Roosevelt Island Operating Corporation
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|Locale||Roosevelt Island, Manhattan, New York City|
|Transit type||Local bus, Aerial Tramway|
|Number of lines||1 bus
1 Aerial tramway
|Chief executive||Charlene M. Indelicato (President and Chief Executive Officer)|
|Headquarters||591 Main Street, Roosevelt Island, NY 10044|
|Operator(s)||New York State|
|Number of vehicles||9 buses|
The Roosevelt Island Operating Corporation (RIOC) is a public-benefit corporation responsible for developing Roosevelt Island, a small strip of land in the East River, part of the borough of Manhattan.
Roosevelt Island Operating Corporation was created by New York State in 1984 to manage development and operations of Roosevelt Island. Before RIOC there existed other state agencies which ran the island's day-to-day operations such as the Welfare Island Development Corporation and later the Roosevelt Island Development Corporation. The first RIOC Board and President were appointed by the Governor in 1986.
The New York State Urban Development Corporation (UDC) operated New York City’s Welfare Island, as Roosevelt Island was previously known, prior to RIOC. Development of the island was based on the principles of urban "new communities" under President Lyndon Johnson’s "Great Society" programs of the 1960s and early 1970s, and development of the "new" community there was authorized by the 99-year ground lease and accompanying General Development Plan (GDP) agreed upon by New York City and New York State in 1969. The NY State GDP, which has been amended from time to time, provides for the development of housing, shops and community facilities for a mixed-income, handicap-accessible residential neighborhood.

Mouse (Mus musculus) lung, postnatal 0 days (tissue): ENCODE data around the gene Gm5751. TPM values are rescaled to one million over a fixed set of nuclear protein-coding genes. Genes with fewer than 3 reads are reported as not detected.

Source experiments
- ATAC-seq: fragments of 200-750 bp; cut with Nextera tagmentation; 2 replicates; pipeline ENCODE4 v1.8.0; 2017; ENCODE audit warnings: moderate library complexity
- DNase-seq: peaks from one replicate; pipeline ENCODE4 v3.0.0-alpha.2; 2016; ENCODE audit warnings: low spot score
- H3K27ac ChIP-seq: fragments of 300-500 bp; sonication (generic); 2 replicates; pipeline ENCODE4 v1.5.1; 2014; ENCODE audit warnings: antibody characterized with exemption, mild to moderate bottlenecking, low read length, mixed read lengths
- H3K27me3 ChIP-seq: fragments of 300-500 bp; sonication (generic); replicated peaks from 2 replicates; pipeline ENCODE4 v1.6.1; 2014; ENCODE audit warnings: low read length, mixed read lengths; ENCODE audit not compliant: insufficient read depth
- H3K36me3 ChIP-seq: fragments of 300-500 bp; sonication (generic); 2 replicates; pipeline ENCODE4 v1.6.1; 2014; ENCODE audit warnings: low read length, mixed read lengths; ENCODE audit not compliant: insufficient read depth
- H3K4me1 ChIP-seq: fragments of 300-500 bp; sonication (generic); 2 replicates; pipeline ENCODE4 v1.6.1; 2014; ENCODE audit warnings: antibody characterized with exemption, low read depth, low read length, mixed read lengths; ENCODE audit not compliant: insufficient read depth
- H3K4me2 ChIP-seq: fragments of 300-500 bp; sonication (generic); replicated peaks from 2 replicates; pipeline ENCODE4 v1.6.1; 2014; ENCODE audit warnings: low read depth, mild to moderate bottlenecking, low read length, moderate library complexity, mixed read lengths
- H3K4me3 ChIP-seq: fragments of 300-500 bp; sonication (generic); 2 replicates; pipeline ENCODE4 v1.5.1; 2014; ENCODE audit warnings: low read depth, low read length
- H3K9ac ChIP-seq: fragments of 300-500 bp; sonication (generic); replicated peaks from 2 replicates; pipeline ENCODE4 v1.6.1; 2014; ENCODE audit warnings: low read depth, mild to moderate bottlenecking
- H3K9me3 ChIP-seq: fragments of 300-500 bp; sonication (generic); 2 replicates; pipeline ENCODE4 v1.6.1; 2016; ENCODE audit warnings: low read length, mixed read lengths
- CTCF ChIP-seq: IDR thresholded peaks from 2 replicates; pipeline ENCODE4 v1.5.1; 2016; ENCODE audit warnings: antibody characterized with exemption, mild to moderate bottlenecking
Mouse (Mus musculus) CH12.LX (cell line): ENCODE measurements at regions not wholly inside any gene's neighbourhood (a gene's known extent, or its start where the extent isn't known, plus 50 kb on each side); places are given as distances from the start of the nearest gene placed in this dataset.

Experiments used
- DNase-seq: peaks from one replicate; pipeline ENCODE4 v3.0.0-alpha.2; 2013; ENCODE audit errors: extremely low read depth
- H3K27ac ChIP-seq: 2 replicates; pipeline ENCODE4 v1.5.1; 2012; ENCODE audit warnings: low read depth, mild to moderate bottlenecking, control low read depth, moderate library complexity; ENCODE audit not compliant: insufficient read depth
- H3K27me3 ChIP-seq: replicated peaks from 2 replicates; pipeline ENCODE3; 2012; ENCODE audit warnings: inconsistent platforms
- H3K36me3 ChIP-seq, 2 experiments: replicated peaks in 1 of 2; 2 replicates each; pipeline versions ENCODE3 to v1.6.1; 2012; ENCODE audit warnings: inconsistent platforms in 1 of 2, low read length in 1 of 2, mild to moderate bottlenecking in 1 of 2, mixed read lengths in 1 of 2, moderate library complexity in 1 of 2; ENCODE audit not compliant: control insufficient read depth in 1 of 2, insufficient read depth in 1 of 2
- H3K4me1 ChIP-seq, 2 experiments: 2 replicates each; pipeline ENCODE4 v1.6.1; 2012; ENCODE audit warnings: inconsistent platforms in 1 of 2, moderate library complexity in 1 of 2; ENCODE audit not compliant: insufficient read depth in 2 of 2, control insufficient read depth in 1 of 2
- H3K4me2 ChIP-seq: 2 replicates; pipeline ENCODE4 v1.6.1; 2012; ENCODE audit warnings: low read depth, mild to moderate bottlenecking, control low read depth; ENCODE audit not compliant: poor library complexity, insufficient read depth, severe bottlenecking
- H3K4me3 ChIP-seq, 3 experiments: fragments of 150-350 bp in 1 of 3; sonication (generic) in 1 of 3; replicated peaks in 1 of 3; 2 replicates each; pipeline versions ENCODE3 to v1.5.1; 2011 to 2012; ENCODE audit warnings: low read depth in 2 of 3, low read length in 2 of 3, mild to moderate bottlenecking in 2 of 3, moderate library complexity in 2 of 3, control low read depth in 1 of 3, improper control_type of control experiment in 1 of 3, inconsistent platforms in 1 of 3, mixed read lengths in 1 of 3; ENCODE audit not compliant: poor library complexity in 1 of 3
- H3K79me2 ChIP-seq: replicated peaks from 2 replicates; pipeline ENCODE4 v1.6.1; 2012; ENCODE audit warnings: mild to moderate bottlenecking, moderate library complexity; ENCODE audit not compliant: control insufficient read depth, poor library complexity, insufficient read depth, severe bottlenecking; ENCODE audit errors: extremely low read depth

Roosevelt Island requires specialized operations and infrastructure maintenance such as the aerial tramway, an on-island bus system, an underground pneumatic tube garbage collection system, and seawall improvements. Basic services such as MTA stops on the subway (Roosevelt Island station) and bus routes (Q102 bus), as well as water and sewage input and output, are provided by the City of New York.[dubious ] Meanwhile, RIOC supplements these services with its own specialized operations, infrastructure, and capital improvements.
Today, the Roosevelt Island Operating Corporation manages a mixed-income community of between 12,000 and 14,000 residents featuring numerous parks and greenspaces, recreational facilities, and six city-designated landmark buildings. The waterfront promenade circling the island provides panoramic views of New York City icons such as the United Nations Headquarters, the Empire State Building, the Chrysler Building, the Queensboro Bridge, and the landmarked Pepsi Cola sign in Queens.
888 Main Street
|→||Roosevelt Island Tramway station
|Main Street, East Drive|
|Northbound||Southpoint Park||→||Octagon Apartments
888 Main Street
|Main Street, West Drive|
888 Main Street
|↔||Roosevelt Island Tramway station
|Main Street, East and West Drives|
RIOC operates the island's high-tech sanitation system, called automated vacuum collection (AVAC). In this system, a computer turns on the trash receptacles in each building every hour, opening a valve that releases garbage into one of two underground pipes. These pipes then suck the garbage into the AVAC complex, where dust and waste are filtered, packaged, and released.
RIOC operates the Roosevelt Island Public Safety Department (RIPSD), the law-enforcement agency that patrols the island under the 1968 contract between the city and the state. The department protects the island's property including all public/state facilities, storefronts, and certain contracted residential buildings, and enforces state and city laws on the island. It employs approximately 40 officers.
Parks and recreation
RIOC maintains and rents out sports fields around the island for public use. The Sportspark exercise facility at the southern end of Roosevelt Island features a pool, basketball court, and ping-pong room.